The building above represents the “red wine culture of Mile, as well as the combination of the fire culture of Yi nationality,” one of the local ethnic groups.

Dongfengyun is located in what once was a state-owned farm focused on grape cultivation. Today, Mile is becoming more and more popular for the production of wine (which was introduced by the French when they built the Kunming-Vietnam railway)

Aerial view of some vineyards in Mile

Being Italian, I have to say that China still has a long way to go before it can even think about competing with French or Italian wine… Still, it was a nice surprise to discover that Yunnan also produces wine.

To get to Dongfengyun, you can take a bus or, probably better if you don’t want to wait too long, a taxi. From the city center, it should cost around 60rmb. To access the park, you have to pay a ticket (about 40 RMB) and an additional 20 RMB if you don’t want to walk to the end of the park (about 2.2 km) but take an electric car instead.

If you have time, I recommend spending one night in this beautiful hotel inside the park.

Jinping shan (锦屏山风景区) park

The other landmark of Mile is Jinping Shan Park, which boasts the “tallest smiling Buddha in the world” (弥勒大佛) with its 19,99 meters (it was built in 1999).

I felt particularly lazy when I visited this park, so I flew the drone rather than climb the never-ending stairs. You are supposed to pay for a ticket to enter the area.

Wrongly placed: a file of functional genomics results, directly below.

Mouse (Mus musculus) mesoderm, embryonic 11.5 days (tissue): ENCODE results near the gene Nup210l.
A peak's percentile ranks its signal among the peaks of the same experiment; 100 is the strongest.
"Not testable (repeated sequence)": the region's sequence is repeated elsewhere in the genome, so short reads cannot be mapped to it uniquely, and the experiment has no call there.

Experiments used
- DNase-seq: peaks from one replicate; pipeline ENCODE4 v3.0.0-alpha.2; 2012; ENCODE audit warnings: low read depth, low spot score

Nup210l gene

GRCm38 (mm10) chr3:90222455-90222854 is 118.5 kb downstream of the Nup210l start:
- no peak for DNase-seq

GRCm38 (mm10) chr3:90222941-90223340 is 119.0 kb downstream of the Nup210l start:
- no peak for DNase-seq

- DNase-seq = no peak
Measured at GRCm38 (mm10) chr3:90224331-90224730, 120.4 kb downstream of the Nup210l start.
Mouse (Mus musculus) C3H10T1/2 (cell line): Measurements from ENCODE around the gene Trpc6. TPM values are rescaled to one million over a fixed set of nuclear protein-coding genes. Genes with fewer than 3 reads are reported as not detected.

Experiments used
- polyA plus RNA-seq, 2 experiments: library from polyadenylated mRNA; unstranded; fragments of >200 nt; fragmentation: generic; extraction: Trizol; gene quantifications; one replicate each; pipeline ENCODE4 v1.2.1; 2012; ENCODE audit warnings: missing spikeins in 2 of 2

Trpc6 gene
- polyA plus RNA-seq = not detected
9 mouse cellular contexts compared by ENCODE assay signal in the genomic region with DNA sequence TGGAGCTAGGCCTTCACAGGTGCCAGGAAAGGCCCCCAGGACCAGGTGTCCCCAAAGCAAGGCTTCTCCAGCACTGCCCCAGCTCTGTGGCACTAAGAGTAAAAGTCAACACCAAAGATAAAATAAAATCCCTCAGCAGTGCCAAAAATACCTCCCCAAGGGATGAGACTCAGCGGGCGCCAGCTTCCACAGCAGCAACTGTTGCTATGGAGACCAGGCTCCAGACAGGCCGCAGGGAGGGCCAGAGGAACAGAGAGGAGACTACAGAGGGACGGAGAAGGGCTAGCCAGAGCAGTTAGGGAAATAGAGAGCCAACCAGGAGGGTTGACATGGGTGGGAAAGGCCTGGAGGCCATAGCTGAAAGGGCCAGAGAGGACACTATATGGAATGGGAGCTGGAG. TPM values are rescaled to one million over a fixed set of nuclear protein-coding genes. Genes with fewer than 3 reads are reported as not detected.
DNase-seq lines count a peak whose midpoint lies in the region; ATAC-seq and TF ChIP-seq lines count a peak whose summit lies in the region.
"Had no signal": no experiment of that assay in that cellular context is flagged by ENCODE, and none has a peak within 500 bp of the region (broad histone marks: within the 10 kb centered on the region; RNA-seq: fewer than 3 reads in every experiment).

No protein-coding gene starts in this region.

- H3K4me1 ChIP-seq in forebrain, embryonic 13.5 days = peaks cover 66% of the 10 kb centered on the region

Flying the drone was a good choice since it gives a cool view of the artificial rice terraces at the mountain’s base.

I do no know why these terraces have been built, but I guess it is a tribute to the Yuanyang rice terraces located in the same prefecture. Still, it’s quite a cool view.

Keyi Village (可邑旅游小镇)

About 30 minutes north of Mile, you can visit Keyi, which means “good luck, happiness, and auspicious” in the local language. It’s a small, overdeveloped minority village belonging to the Axi people, a branch of the Yi people.

Long story short, Keyi is a tourist trap. You have to pay a ticket to enter the area with nothing to offer.

There are some cool paintings here and there, and people are nice, but you can see the same stuff pretty much in all of the minority villages around Yunnan and for free.

There is also a suspended bridge on the way to the village and a giant statue of a leaping tiger at the top of a mountain, but they were built to justify the ticket price.

Besides the things I listed in this article, there are other things to see in Mile, but I didn’t have time to. There is, for example, a huge water park in Mile and Taiping Park (太平森林公园) outside the city. If you can get there, let me know if they are nice.

Is it worth visiting Mile?

To be honest, it depends. I certainly wouldn’t include Mile on the itinerary if the time is limited unless you are specifically interested in some of the things Mile offers, such as Dongfengyun Park.

On the other hand, if you have plenty of time, perhaps because you already live in China and are looking for new places to discover, I’d say that Mile is a nice little gem. It doesn’t have the usual vibe of other Chinese cities, the weather is nice all year round, the place is not overcrowded, and you can relax in one of the many Spas in the area.

You can book your hotel on Trip.com, the best search engine in China.

As always, don’t forget to get a VPN before coming to China, and also, don’t forget to check out my travel guide to China.

Here is an article about Fuxian Lake near Kunming, and here is my Yunnan travel guide.